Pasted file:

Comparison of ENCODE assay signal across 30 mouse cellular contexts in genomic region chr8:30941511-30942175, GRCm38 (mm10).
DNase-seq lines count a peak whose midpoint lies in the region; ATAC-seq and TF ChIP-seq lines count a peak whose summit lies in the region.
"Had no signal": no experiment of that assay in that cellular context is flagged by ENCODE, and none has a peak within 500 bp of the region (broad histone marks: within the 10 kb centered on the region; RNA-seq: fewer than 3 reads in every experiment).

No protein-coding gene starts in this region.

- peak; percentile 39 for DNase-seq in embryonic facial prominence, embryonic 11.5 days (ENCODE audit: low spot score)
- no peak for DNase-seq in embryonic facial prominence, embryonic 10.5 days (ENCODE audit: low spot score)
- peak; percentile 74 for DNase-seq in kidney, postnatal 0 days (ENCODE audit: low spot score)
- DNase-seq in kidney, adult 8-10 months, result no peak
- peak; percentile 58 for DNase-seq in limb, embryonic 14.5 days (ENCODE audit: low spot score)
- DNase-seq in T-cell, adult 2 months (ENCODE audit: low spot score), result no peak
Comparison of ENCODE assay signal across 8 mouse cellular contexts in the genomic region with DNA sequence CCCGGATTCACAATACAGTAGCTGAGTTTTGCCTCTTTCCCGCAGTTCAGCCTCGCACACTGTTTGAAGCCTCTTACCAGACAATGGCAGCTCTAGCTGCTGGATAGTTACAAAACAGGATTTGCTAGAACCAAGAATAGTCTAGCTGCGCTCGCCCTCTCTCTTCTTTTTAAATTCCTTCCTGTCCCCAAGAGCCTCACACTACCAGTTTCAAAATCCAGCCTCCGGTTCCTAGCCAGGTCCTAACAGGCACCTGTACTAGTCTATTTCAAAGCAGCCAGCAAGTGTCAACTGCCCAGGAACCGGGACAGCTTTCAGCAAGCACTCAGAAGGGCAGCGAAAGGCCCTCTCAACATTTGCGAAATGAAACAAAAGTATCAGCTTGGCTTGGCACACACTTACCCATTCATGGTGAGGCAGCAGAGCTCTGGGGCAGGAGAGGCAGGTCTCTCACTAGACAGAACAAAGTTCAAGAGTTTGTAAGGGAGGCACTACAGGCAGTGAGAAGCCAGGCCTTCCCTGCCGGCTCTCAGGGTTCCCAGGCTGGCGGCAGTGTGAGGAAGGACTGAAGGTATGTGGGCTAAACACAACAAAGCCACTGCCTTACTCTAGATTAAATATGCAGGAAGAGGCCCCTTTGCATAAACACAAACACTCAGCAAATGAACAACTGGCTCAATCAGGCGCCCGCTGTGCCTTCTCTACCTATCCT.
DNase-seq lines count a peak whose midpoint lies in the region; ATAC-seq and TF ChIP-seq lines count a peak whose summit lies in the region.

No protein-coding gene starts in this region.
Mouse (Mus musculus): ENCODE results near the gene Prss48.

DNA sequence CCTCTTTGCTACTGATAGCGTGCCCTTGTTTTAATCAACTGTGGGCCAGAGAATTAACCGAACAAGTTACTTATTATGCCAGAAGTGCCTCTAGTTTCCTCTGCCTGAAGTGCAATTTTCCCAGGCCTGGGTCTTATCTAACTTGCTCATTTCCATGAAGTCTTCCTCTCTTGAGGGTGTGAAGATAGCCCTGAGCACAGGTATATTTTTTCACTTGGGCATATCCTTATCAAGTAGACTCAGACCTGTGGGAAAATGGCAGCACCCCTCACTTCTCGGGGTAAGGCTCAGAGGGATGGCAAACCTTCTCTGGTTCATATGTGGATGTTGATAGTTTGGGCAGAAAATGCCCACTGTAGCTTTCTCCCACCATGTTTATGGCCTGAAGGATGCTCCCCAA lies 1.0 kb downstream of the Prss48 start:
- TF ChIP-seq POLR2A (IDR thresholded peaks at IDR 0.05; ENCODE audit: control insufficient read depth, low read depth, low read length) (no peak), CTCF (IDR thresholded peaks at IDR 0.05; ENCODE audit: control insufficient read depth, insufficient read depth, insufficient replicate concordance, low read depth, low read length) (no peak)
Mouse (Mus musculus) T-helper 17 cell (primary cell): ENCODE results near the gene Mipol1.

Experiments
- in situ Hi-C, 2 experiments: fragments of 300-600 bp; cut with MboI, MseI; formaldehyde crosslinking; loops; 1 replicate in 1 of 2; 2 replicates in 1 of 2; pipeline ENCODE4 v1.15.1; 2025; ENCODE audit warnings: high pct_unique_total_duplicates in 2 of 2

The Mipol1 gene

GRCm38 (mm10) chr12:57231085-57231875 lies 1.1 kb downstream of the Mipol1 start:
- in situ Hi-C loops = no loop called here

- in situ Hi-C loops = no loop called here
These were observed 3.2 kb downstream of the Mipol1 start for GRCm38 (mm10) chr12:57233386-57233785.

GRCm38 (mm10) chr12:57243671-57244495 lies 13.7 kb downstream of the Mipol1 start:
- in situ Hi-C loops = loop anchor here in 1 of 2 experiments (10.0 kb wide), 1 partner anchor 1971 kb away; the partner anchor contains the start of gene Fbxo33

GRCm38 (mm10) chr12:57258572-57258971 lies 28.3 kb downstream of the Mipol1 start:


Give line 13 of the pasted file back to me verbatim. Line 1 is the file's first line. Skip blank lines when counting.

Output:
No protein-coding gene starts in this region.